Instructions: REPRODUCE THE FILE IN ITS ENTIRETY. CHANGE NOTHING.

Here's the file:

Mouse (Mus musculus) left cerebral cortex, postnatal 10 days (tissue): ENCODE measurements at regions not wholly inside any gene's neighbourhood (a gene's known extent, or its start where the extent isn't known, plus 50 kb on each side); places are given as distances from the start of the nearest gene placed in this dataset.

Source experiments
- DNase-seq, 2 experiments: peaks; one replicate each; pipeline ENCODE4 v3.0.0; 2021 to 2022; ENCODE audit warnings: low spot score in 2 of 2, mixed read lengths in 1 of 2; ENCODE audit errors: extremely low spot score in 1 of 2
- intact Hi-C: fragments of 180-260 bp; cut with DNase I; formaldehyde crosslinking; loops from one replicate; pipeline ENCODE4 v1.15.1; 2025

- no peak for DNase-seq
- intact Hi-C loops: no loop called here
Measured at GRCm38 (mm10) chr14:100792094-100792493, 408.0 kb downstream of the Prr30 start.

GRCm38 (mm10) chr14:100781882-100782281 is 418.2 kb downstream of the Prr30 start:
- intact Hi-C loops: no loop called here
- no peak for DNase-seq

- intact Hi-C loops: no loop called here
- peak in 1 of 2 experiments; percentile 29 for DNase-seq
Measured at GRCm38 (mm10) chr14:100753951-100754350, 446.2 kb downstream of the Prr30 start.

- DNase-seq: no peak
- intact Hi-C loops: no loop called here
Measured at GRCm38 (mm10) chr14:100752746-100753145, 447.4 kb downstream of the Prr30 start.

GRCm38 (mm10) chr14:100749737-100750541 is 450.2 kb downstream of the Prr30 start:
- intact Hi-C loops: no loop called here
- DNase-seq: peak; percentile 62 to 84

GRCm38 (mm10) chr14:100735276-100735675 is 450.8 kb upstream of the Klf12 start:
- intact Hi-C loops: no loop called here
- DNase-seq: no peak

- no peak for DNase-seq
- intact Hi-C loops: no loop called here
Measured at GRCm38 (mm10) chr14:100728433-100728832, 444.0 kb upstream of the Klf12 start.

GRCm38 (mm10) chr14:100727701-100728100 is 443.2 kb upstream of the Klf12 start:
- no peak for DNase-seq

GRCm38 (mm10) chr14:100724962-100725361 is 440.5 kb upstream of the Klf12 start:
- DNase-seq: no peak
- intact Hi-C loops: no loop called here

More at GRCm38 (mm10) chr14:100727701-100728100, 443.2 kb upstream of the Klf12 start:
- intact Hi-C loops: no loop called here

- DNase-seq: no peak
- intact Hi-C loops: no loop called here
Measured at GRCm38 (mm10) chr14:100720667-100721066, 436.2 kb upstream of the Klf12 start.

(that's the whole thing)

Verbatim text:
Mouse (Mus musculus) left cerebral cortex, postnatal 10 days (tissue): ENCODE measurements at regions not wholly inside any gene's neighbourhood (a gene's known extent, or its start where the extent isn't known, plus 50 kb on each side); places are given as distances from the start of the nearest gene placed in this dataset.

Source experiments
- DNase-seq, 2 experiments: peaks; one replicate each; pipeline ENCODE4 v3.0.0; 2021 to 2022; ENCODE audit warnings: low spot score in 2 of 2, mixed read lengths in 1 of 2; ENCODE audit errors: extremely low spot score in 1 of 2
- intact Hi-C: fragments of 180-260 bp; cut with DNase I; formaldehyde crosslinking; loops from one replicate; pipeline ENCODE4 v1.15.1; 2025

- no peak for DNase-seq
- intact Hi-C loops: no loop called here
Measured at GRCm38 (mm10) chr14:100792094-100792493, 408.0 kb downstream of the Prr30 start.

GRCm38 (mm10) chr14:100781882-100782281 is 418.2 kb downstream of the Prr30 start:
- intact Hi-C loops: no loop called here
- no peak for DNase-seq

- intact Hi-C loops: no loop called here
- peak in 1 of 2 experiments; percentile 29 for DNase-seq
Measured at GRCm38 (mm10) chr14:100753951-100754350, 446.2 kb downstream of the Prr30 start.

- DNase-seq: no peak
- intact Hi-C loops: no loop called here
Measured at GRCm38 (mm10) chr14:100752746-100753145, 447.4 kb downstream of the Prr30 start.

GRCm38 (mm10) chr14:100749737-100750541 is 450.2 kb downstream of the Prr30 start:
- intact Hi-C loops: no loop called here
- DNase-seq: peak; percentile 62 to 84

GRCm38 (mm10) chr14:100735276-100735675 is 450.8 kb upstream of the Klf12 start:
- intact Hi-C loops: no loop called here
- DNase-seq: no peak

- no peak for DNase-seq
- intact Hi-C loops: no loop called here
Measured at GRCm38 (mm10) chr14:100728433-100728832, 444.0 kb upstream of the Klf12 start.

GRCm38 (mm10) chr14:100727701-100728100 is 443.2 kb upstream of the Klf12 start:
- no peak for DNase-seq

GRCm38 (mm10) chr14:100724962-100725361 is 440.5 kb upstream of the Klf12 start:
- DNase-seq: no peak
- intact Hi-C loops: no loop called here

More at GRCm38 (mm10) chr14:100727701-100728100, 443.2 kb upstream of the Klf12 start:
- intact Hi-C loops: no loop called here

- DNase-seq: no peak
- intact Hi-C loops: no loop called here
Measured at GRCm38 (mm10) chr14:100720667-100721066, 436.2 kb upstream of the Klf12 start.